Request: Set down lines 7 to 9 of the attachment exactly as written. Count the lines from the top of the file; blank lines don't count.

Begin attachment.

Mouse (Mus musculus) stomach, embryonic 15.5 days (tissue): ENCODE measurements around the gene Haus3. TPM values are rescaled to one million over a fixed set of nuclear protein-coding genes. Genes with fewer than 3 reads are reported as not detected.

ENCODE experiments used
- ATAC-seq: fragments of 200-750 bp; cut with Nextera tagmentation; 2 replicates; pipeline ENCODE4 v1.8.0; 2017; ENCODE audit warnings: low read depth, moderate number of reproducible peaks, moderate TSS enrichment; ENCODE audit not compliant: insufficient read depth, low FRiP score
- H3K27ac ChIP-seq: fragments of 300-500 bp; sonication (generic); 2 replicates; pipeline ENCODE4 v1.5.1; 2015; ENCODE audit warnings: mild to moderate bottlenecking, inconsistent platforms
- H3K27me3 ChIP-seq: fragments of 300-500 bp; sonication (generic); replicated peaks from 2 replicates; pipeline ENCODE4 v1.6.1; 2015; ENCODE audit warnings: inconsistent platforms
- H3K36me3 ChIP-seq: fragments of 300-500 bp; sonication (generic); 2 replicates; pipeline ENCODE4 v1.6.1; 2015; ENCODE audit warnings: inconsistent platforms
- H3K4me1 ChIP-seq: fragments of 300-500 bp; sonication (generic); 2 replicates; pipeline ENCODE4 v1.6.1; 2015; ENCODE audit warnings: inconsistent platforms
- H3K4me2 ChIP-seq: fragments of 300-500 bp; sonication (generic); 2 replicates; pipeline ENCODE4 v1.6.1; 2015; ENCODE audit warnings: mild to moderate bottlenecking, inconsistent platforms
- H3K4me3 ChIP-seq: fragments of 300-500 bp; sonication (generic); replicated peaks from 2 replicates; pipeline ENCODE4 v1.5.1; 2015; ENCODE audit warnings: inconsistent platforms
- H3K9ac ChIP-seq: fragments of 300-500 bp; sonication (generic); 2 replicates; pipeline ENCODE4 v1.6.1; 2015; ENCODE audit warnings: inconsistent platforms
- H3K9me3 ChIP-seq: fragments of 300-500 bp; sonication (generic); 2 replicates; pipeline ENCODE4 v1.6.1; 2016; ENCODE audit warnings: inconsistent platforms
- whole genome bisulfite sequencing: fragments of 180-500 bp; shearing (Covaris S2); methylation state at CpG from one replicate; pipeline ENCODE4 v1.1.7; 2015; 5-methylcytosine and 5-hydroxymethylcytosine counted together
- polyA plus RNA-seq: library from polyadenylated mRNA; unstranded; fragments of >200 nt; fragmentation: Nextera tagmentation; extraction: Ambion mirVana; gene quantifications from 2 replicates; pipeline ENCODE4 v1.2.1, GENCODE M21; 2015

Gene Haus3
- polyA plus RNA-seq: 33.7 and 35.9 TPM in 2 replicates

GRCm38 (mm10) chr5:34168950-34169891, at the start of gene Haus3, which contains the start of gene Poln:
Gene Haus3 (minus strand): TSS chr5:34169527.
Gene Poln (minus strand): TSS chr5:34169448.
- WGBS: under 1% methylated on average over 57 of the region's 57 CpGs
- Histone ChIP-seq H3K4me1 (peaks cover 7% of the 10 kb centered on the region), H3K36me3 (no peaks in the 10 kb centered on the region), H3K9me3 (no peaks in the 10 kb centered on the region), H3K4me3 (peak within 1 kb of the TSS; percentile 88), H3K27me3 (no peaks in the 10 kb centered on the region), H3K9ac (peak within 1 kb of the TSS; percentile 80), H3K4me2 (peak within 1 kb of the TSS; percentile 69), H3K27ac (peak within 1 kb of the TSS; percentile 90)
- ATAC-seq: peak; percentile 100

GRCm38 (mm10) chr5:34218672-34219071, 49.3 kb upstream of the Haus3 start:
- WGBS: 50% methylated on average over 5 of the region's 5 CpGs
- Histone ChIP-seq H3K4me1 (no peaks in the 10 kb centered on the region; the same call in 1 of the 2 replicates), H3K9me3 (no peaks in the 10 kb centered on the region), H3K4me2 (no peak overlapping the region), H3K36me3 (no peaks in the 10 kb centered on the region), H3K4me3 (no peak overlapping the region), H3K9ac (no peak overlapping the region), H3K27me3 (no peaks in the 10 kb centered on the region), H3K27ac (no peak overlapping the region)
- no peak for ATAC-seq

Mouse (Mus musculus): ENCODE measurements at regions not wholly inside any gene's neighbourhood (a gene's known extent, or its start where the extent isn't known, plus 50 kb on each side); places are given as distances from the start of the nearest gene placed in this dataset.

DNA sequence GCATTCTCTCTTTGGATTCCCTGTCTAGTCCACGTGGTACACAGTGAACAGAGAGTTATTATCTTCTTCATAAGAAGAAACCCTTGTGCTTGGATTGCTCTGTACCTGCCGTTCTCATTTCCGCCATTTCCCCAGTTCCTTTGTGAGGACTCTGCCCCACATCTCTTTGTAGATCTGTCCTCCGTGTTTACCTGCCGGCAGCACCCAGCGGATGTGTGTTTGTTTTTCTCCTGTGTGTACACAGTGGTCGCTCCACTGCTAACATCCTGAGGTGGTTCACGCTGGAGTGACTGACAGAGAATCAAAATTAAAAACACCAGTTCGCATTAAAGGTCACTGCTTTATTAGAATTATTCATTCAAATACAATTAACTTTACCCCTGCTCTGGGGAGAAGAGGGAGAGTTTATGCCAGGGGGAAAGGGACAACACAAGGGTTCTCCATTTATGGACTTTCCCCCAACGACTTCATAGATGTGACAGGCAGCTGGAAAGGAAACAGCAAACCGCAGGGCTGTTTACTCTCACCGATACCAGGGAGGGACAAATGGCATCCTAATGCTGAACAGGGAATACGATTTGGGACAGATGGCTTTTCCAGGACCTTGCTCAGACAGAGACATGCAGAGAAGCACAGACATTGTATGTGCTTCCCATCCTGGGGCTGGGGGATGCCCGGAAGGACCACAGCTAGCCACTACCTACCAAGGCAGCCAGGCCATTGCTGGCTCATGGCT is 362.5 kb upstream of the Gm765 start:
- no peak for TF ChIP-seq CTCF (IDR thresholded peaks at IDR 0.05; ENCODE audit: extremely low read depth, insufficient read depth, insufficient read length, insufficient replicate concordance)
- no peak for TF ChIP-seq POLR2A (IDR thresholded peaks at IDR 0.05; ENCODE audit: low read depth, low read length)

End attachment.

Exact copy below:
- H3K4me1 ChIP-seq: fragments of 300-500 bp; sonication (generic); 2 replicates; pipeline ENCODE4 v1.6.1; 2015; ENCODE audit warnings: inconsistent platforms
- H3K4me2 ChIP-seq: fragments of 300-500 bp; sonication (generic); 2 replicates; pipeline ENCODE4 v1.6.1; 2015; ENCODE audit warnings: mild to moderate bottlenecking, inconsistent platforms
- H3K4me3 ChIP-seq: fragments of 300-500 bp; sonication (generic); replicated peaks from 2 replicates; pipeline ENCODE4 v1.5.1; 2015; ENCODE audit warnings: inconsistent platforms